Consider the following statements and click if you feel they apply to you.
1. I am really happy to take examinations
That is good. It is not common, but it is good if you are relaxed about it.
2. I prefer multiple choice questions because generally I like to guess the answers
You need to know your material rather than being able to guess.
3. I am not very good at calculations and prefer essay questions
You need to find out what forms of question you can expect for your examinations – and practise these in advance.
4. I revise for examinations by focusing my time or energy on two or three main topics
Different people will have different strategies for preparing for an examination, but selecting only two or three topics will fail to give you a fuller picture of the content of your modules – and you will be struggling if a question asks you to compare two topics when you have revised only one of these. Focus and concentrate on some, but ensure that you get a decent overview of the modules you are studying for.
5. I am sure I know what topics will come up in my next examination
This relates to the comment above: question-spotting is extremely dangerous and risky.
6. I know how long each of my examinations will last
Good – you should know this in advance.
7. I would never cheat in an examination
Absolutely right! Anyone who cheats is committing a fraud: they are telling an employer that they have knowledge that they do not actually possess. Doing so can carry severe punishments.
8. If I see others cheating in an examination, I will report it to the person in charge of the exam
There are times when you might see other students cheating that the invigilators miss. You have no authority to formally report them, but the individual members of staff looking after the examination (‘invigilation’) might do so if they can collect sufficient evidence.
9. Cheating in an examination is academic misconduct
Yes, it is – and it carries serious penalties.
10. Examinations are all about managing your time
This is one important skill, but not the only one. You will certainly need to manage your time when undertaking revision. In an examination, failing to manage your time well will mean that you don’t finish everything that you need to, but finishing everything ahead of time without demonstrating any knowledge or thinking will not be good either.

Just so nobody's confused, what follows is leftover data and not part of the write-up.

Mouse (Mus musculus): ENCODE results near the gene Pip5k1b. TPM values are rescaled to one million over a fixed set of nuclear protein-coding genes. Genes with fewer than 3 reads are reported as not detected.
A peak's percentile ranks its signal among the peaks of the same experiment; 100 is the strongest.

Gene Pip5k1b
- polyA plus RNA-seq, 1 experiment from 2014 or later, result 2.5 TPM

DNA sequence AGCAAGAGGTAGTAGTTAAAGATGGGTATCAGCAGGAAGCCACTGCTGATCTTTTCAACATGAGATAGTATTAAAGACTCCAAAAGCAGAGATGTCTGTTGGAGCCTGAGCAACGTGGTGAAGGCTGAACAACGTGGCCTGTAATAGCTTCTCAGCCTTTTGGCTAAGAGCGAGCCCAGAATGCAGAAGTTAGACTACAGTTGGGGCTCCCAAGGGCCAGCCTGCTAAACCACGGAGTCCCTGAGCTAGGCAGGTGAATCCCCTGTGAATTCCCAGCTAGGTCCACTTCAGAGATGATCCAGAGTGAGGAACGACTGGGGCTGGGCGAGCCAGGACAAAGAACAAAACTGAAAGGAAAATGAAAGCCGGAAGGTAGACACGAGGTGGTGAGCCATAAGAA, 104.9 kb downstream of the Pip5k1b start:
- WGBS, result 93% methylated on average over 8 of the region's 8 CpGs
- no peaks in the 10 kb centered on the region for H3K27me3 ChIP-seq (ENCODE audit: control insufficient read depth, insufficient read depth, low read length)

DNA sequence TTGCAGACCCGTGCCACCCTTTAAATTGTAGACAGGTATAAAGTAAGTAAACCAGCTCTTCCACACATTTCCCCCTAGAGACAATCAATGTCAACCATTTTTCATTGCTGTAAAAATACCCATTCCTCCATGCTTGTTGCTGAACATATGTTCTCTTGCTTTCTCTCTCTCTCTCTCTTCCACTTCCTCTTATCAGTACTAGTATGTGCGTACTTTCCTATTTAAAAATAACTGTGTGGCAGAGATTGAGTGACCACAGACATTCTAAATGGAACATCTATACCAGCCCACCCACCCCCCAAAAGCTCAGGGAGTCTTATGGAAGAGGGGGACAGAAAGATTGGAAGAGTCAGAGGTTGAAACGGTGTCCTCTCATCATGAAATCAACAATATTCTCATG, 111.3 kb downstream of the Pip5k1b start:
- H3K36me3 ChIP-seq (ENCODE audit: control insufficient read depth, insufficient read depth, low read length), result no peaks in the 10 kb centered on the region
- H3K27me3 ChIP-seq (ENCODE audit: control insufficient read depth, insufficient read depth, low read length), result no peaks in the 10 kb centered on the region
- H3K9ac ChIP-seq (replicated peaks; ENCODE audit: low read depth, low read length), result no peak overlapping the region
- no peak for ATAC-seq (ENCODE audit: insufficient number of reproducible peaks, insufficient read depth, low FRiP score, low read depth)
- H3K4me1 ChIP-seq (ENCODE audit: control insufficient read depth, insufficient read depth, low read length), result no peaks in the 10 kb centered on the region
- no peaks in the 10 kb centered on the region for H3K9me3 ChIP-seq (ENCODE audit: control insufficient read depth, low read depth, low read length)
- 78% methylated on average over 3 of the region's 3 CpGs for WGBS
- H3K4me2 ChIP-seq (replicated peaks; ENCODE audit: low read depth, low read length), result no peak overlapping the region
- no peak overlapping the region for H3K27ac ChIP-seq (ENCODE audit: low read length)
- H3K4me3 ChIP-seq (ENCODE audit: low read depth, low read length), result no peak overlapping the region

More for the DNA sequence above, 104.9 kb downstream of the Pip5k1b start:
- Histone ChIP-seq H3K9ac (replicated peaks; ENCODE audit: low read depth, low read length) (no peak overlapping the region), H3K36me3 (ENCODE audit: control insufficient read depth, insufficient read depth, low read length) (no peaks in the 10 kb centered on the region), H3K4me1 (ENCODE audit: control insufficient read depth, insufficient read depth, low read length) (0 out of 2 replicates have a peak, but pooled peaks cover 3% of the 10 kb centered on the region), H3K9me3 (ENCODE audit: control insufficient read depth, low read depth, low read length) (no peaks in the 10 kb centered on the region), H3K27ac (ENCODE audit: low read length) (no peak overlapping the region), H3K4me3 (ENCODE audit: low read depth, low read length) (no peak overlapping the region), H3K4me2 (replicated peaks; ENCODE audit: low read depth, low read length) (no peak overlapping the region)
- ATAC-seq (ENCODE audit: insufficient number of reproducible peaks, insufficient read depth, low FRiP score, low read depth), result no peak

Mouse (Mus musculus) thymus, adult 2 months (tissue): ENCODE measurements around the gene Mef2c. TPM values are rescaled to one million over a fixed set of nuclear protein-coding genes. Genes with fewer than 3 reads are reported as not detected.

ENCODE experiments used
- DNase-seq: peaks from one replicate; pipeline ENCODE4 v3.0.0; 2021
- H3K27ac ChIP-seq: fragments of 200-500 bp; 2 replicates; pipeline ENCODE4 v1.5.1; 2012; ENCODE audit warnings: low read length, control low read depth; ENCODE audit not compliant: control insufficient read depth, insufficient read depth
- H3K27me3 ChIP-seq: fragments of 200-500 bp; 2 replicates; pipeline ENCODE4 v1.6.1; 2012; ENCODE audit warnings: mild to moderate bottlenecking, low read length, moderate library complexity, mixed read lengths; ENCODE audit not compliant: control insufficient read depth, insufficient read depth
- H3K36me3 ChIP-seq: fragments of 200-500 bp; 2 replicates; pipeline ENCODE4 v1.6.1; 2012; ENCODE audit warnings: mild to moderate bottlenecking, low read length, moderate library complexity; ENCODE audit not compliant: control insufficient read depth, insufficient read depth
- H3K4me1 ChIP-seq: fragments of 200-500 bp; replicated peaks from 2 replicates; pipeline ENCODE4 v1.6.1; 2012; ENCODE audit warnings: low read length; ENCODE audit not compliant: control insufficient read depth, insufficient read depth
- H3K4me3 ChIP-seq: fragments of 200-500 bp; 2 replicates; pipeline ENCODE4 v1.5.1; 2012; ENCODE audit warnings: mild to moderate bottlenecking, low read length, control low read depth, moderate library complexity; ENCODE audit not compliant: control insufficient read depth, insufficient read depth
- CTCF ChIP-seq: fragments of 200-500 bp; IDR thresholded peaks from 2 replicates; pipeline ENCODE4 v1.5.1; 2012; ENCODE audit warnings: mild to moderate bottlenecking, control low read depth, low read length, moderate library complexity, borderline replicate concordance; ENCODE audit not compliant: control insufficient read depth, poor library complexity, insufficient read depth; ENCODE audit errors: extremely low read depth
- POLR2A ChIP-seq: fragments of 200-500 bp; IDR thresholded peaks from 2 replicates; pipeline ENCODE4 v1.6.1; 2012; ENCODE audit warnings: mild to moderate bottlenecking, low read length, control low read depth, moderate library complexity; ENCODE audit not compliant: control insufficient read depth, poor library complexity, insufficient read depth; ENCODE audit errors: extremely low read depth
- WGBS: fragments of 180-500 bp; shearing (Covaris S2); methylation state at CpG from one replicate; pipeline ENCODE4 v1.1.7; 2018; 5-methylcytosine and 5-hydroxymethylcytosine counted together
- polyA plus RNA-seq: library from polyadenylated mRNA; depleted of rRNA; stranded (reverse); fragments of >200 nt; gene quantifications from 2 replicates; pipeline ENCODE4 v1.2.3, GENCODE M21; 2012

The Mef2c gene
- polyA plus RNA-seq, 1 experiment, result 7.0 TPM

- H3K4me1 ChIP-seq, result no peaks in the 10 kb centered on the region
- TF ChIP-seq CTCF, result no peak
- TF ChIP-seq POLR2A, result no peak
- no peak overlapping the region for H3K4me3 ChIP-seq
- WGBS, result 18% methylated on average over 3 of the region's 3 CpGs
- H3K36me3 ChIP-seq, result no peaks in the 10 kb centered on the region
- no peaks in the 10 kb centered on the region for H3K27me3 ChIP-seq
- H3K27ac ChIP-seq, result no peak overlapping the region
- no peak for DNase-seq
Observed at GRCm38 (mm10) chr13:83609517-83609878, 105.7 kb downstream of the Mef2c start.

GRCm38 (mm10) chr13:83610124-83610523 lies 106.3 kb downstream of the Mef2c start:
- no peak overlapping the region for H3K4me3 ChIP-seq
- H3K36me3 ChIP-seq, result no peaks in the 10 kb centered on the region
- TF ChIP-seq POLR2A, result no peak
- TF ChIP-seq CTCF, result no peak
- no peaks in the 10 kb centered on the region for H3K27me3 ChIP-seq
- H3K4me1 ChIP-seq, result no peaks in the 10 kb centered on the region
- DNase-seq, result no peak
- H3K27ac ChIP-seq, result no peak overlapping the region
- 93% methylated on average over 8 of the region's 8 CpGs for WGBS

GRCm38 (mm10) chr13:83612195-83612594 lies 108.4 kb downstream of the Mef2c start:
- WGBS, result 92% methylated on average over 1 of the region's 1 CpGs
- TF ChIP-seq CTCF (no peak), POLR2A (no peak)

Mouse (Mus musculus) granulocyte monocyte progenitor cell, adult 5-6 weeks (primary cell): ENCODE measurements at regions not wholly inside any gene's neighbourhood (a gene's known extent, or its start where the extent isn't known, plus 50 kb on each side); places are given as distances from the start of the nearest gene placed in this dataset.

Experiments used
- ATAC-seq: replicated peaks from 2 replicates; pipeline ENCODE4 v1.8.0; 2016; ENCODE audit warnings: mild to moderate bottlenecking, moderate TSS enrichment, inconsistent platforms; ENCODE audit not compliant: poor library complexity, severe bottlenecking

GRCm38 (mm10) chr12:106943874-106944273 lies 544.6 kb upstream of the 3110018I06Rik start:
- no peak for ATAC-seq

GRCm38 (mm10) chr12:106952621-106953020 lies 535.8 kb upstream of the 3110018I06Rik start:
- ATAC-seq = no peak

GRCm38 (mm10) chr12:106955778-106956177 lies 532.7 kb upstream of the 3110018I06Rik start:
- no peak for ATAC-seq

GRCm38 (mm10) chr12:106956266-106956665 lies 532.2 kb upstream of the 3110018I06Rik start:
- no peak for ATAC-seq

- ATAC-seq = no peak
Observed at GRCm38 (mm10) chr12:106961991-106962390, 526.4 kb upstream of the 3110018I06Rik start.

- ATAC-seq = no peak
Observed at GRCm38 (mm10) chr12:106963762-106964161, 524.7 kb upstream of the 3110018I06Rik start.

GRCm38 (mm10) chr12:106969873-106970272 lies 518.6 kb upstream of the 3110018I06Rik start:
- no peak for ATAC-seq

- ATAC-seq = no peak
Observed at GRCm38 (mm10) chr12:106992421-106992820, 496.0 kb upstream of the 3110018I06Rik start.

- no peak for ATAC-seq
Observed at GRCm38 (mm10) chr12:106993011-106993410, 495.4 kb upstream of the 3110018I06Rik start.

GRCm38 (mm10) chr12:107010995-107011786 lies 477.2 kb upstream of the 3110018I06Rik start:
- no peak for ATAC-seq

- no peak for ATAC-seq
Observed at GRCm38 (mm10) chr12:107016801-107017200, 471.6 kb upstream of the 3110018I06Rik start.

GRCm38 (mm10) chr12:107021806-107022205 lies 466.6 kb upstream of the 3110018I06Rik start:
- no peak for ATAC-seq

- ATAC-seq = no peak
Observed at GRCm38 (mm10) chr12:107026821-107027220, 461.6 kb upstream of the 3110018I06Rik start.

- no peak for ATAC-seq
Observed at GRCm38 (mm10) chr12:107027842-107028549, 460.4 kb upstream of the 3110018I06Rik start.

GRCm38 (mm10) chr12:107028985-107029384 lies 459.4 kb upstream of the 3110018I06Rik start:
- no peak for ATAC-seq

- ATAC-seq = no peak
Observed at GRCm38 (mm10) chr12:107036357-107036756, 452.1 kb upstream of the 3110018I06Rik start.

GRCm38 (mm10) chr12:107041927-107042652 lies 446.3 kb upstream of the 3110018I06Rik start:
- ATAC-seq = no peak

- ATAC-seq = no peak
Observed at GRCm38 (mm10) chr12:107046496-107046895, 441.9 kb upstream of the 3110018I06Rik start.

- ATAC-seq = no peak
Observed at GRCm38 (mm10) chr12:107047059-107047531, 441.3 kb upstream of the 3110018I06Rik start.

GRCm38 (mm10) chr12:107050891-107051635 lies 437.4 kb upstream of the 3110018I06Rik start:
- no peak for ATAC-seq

11. Open book examinations are much easier than closed book examinations
Open book examinations (where you can take in as much course material as you wish) are deceptive. You can take in as much as you wish, but if you don’t know the material in the first place, then you will not have sufficient time to refer to the notes and books that you have taken into the examination.
12. If I write more in an examination, then I will get a higher mark
Not necessarily. You could make the same irrelevant point several times over several pages but it won’t give you a good mark.
13. In an examination, I need to include citations and a bibliography
You will need to be sure about what the examiners’ expectations are, but yes – you will need to include evidence for the ideas you give, and that could include citations.
14. If there is something in my life which prevents me from doing well, I can just take the examination again
Universities do try to be fair where they can, so if there is something serious (a death in family, serious personal illness) that is likely to affect your performance in an assessment, then universities will usually have processes (see terms such as ‘mitigating circumstances’ or ‘extenuating circumstances’) which will deal with you fairly. However, you will need to give credible evidence to support your claim.
15. Making a plan for any essay is vital if I am going to get a good mark
This is a very good idea. Even if it consists of a series of small notes in a margin, making a plan means that you will be unlikely to miss anything out in your essay, and will be able to provide a good conclusion and introduction.
16. Calculation examinations are easier than essays
This is not necessarily true, but it depends on personal abilities. You need to have a conceptual understanding of what the calculations mean and why you do them the way you do them in order to do well.
17. I know where and when all my examinations are going to take place
Good – you will probably be given a personal examination timetable online before the examinations begin.
18. Examinations which last a shorter period of time are easier than longer ones
Expectations of you as a student will be in accordance with the time you have to complete all that you need to do. Whether something is easier or more difficult will not usually depend on the length of the examination.
19. I always feel anxious before going into an examination
Uncertainty tends to lead to anxiety, so you are almost certainly not alone. The best medicine is always preparation based on learning that has taken place throughout the semester, but if you struggle with the emotional pressure of examinations, then maybe some counselling or relaxation techniques or physical exercise might really help here.
20. I always check past papers to see what topics are going to appear in the examination.
OK, it is good to practise past papers, but as for item 4 beware of trying to spot the questions which might appear.